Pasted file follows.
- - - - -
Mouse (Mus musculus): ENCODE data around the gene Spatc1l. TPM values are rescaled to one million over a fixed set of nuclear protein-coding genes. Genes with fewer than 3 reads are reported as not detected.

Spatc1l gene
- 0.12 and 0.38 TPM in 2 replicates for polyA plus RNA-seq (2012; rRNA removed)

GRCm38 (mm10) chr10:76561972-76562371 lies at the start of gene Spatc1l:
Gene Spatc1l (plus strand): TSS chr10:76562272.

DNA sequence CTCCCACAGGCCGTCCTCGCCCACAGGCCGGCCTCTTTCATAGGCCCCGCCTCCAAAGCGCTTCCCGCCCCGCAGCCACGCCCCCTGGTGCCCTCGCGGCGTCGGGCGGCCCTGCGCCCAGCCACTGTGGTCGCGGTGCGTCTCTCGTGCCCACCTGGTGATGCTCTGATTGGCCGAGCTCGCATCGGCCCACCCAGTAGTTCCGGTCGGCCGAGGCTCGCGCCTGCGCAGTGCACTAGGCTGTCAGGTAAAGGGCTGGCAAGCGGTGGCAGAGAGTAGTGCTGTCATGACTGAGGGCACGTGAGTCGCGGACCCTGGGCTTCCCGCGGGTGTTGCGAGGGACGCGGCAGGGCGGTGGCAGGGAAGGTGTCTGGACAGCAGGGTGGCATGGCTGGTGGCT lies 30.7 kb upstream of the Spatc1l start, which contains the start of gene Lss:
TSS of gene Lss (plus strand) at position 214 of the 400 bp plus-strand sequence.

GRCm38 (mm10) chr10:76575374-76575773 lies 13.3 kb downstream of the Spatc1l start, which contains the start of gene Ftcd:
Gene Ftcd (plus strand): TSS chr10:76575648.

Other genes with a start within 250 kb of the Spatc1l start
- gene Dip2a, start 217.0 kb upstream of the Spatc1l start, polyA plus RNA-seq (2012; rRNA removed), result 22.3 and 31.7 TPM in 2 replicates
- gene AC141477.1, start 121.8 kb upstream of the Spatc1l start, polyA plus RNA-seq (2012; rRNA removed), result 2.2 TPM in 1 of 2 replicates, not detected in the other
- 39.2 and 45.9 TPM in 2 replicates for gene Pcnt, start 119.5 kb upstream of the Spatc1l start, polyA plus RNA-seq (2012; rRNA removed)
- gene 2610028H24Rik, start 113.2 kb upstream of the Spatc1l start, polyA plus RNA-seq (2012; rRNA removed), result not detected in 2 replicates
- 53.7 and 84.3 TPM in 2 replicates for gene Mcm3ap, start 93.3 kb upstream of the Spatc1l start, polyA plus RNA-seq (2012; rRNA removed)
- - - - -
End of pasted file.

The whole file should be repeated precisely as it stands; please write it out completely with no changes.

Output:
Mouse (Mus musculus): ENCODE data around the gene Spatc1l. TPM values are rescaled to one million over a fixed set of nuclear protein-coding genes. Genes with fewer than 3 reads are reported as not detected.

Spatc1l gene
- 0.12 and 0.38 TPM in 2 replicates for polyA plus RNA-seq (2012; rRNA removed)

GRCm38 (mm10) chr10:76561972-76562371 lies at the start of gene Spatc1l:
Gene Spatc1l (plus strand): TSS chr10:76562272.

DNA sequence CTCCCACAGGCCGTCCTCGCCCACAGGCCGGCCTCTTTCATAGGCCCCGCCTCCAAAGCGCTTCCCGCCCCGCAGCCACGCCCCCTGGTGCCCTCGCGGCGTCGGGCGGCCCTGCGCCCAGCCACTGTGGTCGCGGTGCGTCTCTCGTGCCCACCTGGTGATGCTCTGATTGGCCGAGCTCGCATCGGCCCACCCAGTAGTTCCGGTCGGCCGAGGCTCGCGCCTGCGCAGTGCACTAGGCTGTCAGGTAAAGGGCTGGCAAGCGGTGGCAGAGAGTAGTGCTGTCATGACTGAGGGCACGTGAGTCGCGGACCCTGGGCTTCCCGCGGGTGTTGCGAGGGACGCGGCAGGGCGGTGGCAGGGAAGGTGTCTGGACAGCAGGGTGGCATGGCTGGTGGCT lies 30.7 kb upstream of the Spatc1l start, which contains the start of gene Lss:
TSS of gene Lss (plus strand) at position 214 of the 400 bp plus-strand sequence.

GRCm38 (mm10) chr10:76575374-76575773 lies 13.3 kb downstream of the Spatc1l start, which contains the start of gene Ftcd:
Gene Ftcd (plus strand): TSS chr10:76575648.

Other genes with a start within 250 kb of the Spatc1l start
- gene Dip2a, start 217.0 kb upstream of the Spatc1l start, polyA plus RNA-seq (2012; rRNA removed), result 22.3 and 31.7 TPM in 2 replicates
- gene AC141477.1, start 121.8 kb upstream of the Spatc1l start, polyA plus RNA-seq (2012; rRNA removed), result 2.2 TPM in 1 of 2 replicates, not detected in the other
- 39.2 and 45.9 TPM in 2 replicates for gene Pcnt, start 119.5 kb upstream of the Spatc1l start, polyA plus RNA-seq (2012; rRNA removed)
- gene 2610028H24Rik, start 113.2 kb upstream of the Spatc1l start, polyA plus RNA-seq (2012; rRNA removed), result not detected in 2 replicates
- 53.7 and 84.3 TPM in 2 replicates for gene Mcm3ap, start 93.3 kb upstream of the Spatc1l start, polyA plus RNA-seq (2012; rRNA removed)